Sept. 22, 2023 -- We humans have a mixed relationship with alcohol. On one hand, it helps us relax after a stressful day and feel more at ease in social situations. But excessive use can impact your health, raising the risk of unsafe behavior, injuries, violence, and disease.
Now researchers are saying that curbing those negative effects starts by better understanding alcohol’s appeal. Take a recent study into alcohol’s effects on men’s sexual urges.
A couple of drinks does not give you “beer goggles” that make other people look more desirable, the study found. But being tipsy may make you more eager to approach an attractive stranger.
An amusing finding? Maybe. But it also raises questions about alcohol abuse.
“While these findings may appear titillating, we hope that they contribute to a more serious objective, namely to better understand why some people are especially sensitive to alcohol’s alluring social effects,” said study co-author Michael Sayette, PhD, a professor of psychology at the University of Pittsburgh, where the study was conducted.
For the study, in the Journal of Studies on Alcohol and Drugs, college men in a casual setting rated images of men or women depending on sexual orientation. They did this twice — when intoxicated on vodka and when sober.
Result: Men with a buzz (average 0.07 breath alcohol concentration) didn’t rate images any higher than sober men. But when the men were told they might be able to meet the people they rated highly, they were 1.71 times more likely to want to meet their top choices when drinking than when sober.
That vodka-fortified confidence could be explained by a few factors, said study author Molly Bowdring, PhD, a postdoctoral scholar at Stanford University. “Drinking alcohol could cue people to be more social, or they may anticipate even prior to drinking that they’ll be better performers sexually when intoxicated,” Bowdring said.
Alcohol may also reduce anxiety about rejection, she said. “Alcohol can limit the rumination on that, the thinking that, ‘Oh this interaction might go poorly,’ or ‘I might not be able to communicate the way I want to,’” Bowdring said.
In the study, the psychologists had 18 pairs of good friends (for a bar hangout vibe) drink vodka and cranberry drinks before rating images. The men could chat but not discuss their ratings.
The men had been told that after rating the images, they would be able to select their top four to potentially interact with in a future study. (That meet-up was never intended to be real.) On a separate occasion, the same pairs of men came into the lab and rated images while drinking alcohol-free cranberry drinks, as a point of comparison.
There’s nothing wrong with self-confidence, of course. But when you learn to rely on beer or tequila shots for courage -- especially, perhaps, if that confidence results in sex -- it could trigger or worsen alcohol abuse, Sayette said.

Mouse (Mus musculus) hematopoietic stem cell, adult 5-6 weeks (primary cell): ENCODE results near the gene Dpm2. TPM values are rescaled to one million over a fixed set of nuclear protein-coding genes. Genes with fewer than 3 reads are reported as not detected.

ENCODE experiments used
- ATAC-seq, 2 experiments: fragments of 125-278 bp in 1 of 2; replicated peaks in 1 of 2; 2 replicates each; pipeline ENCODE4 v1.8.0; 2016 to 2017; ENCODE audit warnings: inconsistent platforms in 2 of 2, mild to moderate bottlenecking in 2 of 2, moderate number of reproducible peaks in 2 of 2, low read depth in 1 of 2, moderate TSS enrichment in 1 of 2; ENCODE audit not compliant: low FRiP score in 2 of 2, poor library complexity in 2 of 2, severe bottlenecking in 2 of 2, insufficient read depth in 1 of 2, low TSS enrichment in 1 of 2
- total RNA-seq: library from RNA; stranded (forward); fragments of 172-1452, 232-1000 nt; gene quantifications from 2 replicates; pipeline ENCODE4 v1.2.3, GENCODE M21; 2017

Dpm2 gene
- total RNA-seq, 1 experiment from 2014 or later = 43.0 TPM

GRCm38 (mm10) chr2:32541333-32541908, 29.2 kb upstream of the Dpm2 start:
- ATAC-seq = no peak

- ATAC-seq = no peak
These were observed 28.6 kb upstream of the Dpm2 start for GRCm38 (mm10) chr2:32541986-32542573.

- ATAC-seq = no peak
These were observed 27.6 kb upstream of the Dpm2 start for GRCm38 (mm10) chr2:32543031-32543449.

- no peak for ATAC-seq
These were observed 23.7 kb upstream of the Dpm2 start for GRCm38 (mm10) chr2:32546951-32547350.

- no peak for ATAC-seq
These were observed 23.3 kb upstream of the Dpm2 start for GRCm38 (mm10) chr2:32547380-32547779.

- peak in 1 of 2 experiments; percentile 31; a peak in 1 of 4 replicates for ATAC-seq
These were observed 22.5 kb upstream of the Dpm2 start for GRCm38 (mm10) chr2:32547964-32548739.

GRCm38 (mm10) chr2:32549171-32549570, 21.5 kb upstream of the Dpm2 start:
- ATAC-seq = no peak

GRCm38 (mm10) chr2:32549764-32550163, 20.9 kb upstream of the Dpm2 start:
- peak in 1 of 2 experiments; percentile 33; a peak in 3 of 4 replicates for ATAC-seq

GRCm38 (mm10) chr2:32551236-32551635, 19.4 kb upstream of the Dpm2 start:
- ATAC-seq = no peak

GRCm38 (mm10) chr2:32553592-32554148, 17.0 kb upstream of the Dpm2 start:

A Sobering Issue
Alcohol abuse has serious health consequences. According to an Australian study presented at the European Emergency Medicine Conference in Barcelona on Tuesday, patients who visited the emergency room for alcohol-related reasons returned 44% more times over the next 10 years, and were 138% more likely to die within the next 20 years, than patients whose illnesses or injuries were not caused by alcohol.
Other research has found that alcohol-related deaths in the United States increased dramatically between 2007 and 2020. In 2021, they jumped again, to 108,791 alcohol-related deaths. That’s more than the number of drug overdoses from opioids, methamphetamine, and cocaine combined.
For many of the 29.5 million Americans with alcohol use disorder, a lack of self-confidence could be at the root of the problem. “The majority of those with severe alcohol use disorder have this ‘learned hopelessness,’” said Daniel Farmer, DO, the medical director at the West Virginia University Medicine Center for Hope and Healing. “[They’ve] had a life in which their perception has become warped to the point that they feel nothing can change for the better.”
Twelve-step programs, group therapy, and motivational interviewing, a counseling technique where the therapist tries to motivate you to stay sober, all aim to rebuild the patient’s self-confidence and willingness to improve their lives, Farmer said.
As for “beer goggles,” the small Pitt study does not prove it’s a myth. The men in the study drank only to an average BAC of 0.07, below the legal limit in the United States. Most people drinking that amount “do not participate in risky behaviors” or lose inhibitions to the point of desiring another at a “higher level,” Farmer said.
When Bowdring and Sayette analyzed 16 previous studies on the topic, they identified a small but statistically significant association between drunkenness and sexual attraction to another person. “I am not prepared to say that at this dose alcohol does not affect perceived physical attractiveness, just that we did not observe it in this study,” Sayette said.
Sayette said they hope the study demonstrates the importance of studying physical attraction in settings that mimic real life. Larger future studies could include volunteers who all drink together in a room, or even take the research out to a bar and interview the patrons.
It’s all part of an effort to uncover habits and behaviors that can lead to problem drinking. “If we can help people to understand what they’re getting out of their drinking experiences, they might be able to achieve their social goals without alcohol, whether it’s social bonding, or improved mood, or intimacy,” Bowdring said.